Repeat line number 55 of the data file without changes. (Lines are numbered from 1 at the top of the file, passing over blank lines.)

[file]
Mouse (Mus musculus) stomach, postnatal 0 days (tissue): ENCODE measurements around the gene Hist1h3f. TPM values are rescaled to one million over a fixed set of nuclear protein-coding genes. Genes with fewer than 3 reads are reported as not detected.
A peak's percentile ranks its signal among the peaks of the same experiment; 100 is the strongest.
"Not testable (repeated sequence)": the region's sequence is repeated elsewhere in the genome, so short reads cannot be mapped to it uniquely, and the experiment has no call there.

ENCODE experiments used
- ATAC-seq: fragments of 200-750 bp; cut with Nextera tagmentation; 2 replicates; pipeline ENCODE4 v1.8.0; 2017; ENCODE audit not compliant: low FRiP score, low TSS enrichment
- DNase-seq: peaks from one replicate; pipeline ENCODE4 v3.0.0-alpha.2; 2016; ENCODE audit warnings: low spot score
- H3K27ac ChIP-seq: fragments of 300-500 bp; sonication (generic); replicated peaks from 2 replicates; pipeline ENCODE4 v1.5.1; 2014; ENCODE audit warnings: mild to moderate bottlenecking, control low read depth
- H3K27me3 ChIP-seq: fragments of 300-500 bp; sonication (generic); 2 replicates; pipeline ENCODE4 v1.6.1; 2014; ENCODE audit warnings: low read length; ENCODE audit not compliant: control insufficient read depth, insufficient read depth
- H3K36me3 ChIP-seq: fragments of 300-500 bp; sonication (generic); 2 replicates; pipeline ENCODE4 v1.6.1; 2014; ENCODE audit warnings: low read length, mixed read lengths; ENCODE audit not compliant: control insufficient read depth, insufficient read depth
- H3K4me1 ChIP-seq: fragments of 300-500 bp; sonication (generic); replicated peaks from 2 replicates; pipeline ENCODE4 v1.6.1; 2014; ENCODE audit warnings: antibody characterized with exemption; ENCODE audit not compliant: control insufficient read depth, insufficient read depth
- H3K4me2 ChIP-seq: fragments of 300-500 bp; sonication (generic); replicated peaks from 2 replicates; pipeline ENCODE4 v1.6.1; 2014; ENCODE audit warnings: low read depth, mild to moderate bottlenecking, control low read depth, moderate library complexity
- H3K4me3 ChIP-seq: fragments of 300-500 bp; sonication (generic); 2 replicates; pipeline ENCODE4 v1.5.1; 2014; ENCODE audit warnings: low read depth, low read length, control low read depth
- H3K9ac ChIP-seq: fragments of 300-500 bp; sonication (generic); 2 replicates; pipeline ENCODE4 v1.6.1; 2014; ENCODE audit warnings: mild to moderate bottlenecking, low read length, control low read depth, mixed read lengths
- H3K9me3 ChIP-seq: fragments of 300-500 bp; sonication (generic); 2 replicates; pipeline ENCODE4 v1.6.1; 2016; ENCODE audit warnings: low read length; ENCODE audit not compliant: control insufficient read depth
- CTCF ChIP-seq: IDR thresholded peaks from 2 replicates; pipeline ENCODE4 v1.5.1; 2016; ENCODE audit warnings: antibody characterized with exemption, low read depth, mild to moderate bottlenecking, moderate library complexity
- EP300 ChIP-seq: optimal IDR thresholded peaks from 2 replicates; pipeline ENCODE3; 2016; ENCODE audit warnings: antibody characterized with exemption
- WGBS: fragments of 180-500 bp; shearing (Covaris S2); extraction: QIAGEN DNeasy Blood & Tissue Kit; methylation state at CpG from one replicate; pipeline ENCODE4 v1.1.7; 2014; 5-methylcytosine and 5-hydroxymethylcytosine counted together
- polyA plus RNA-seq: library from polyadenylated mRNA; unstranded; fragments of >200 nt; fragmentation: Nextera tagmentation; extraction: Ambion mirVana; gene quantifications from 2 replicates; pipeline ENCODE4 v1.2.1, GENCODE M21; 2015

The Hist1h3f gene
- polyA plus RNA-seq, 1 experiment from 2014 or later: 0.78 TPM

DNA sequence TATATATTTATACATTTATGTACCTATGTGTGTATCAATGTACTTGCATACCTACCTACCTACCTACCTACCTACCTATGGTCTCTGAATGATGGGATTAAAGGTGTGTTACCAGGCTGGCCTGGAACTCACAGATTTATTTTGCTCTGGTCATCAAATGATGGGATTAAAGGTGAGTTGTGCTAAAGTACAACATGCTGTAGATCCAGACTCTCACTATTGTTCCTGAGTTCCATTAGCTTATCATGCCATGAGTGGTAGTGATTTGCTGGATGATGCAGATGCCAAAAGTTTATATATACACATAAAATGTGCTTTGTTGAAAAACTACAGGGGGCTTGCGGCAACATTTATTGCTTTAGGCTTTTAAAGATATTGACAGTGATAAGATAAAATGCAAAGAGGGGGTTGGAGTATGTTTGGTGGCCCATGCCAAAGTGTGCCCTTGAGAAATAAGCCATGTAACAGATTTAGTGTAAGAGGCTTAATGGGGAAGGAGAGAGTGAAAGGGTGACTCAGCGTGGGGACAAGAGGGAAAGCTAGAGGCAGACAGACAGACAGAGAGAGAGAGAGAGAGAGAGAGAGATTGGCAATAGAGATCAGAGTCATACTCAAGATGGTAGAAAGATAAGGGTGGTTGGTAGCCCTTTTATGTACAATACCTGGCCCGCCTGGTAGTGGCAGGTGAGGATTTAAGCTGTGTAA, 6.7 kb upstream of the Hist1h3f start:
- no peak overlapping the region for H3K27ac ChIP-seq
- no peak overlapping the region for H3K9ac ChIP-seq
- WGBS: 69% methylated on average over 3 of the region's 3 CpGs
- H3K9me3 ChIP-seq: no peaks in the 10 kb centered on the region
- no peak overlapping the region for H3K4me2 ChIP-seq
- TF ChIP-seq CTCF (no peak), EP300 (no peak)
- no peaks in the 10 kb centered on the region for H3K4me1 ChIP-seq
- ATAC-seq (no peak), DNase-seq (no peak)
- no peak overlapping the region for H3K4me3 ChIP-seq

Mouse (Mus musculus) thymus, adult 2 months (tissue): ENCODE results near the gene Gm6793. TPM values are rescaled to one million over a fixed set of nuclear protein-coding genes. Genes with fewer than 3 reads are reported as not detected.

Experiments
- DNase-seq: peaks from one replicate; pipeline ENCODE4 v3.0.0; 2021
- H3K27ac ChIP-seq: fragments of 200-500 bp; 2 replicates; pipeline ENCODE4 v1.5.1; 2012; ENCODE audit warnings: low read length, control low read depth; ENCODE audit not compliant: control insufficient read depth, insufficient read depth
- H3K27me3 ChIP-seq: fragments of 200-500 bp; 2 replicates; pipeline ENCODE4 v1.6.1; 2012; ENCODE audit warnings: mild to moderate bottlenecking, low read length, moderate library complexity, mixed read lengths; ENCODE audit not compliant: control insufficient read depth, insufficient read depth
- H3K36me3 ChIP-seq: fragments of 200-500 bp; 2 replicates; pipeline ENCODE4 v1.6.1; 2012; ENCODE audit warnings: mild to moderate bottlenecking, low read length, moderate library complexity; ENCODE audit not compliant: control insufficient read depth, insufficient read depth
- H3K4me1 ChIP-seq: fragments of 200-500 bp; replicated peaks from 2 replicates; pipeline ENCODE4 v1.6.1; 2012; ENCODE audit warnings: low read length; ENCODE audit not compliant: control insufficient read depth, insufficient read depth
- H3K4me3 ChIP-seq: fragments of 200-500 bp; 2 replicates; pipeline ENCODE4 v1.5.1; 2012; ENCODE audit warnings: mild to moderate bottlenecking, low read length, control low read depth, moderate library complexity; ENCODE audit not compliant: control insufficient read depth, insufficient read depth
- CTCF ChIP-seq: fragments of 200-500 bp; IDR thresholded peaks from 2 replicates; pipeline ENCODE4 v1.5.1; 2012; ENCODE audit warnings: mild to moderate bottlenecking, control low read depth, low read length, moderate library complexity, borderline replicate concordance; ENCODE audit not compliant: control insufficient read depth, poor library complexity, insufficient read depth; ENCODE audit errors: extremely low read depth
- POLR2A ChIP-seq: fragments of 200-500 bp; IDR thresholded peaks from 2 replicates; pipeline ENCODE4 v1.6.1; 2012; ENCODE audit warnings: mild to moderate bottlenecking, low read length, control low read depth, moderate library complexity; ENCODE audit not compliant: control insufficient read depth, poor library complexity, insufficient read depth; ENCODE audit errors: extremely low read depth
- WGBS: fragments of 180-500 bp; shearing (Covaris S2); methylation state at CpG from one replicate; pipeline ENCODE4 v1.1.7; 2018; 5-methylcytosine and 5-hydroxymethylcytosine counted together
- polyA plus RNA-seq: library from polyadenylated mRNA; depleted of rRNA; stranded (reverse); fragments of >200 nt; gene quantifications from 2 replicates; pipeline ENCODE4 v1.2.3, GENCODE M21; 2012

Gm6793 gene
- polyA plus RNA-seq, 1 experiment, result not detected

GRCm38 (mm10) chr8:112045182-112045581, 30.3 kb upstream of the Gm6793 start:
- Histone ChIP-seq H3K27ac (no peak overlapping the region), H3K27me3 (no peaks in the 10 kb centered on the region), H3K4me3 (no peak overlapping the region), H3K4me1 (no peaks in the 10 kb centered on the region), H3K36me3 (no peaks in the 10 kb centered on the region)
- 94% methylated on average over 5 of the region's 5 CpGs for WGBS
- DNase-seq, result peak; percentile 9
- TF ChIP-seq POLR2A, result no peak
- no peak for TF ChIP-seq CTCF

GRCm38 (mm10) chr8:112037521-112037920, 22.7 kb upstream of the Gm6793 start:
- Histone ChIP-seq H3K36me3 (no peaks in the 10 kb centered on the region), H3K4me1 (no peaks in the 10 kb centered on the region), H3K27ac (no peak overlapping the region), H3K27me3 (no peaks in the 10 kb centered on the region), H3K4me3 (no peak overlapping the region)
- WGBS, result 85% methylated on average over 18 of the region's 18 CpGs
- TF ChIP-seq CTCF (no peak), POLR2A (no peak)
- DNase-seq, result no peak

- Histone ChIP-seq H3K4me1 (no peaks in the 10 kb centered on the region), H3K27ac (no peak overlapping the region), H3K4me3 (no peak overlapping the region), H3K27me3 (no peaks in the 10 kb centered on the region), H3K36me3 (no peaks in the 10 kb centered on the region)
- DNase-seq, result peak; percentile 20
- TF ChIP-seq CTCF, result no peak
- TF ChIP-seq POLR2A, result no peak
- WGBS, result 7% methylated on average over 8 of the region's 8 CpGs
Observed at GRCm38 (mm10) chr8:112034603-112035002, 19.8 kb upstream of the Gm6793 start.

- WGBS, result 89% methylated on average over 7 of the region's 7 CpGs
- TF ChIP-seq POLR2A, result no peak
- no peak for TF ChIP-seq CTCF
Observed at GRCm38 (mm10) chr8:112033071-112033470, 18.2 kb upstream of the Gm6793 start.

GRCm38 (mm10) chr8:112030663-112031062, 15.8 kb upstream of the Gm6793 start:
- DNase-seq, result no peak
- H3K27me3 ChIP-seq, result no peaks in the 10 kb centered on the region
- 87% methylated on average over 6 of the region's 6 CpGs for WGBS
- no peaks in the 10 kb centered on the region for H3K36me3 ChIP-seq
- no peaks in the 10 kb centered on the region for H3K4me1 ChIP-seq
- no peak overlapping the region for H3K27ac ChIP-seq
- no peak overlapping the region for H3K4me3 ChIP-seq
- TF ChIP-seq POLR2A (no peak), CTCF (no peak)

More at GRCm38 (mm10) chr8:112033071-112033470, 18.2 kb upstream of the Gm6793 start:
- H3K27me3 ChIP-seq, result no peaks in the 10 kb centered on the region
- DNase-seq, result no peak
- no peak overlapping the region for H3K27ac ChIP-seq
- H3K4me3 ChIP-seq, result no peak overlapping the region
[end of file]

- DNase-seq, result no peak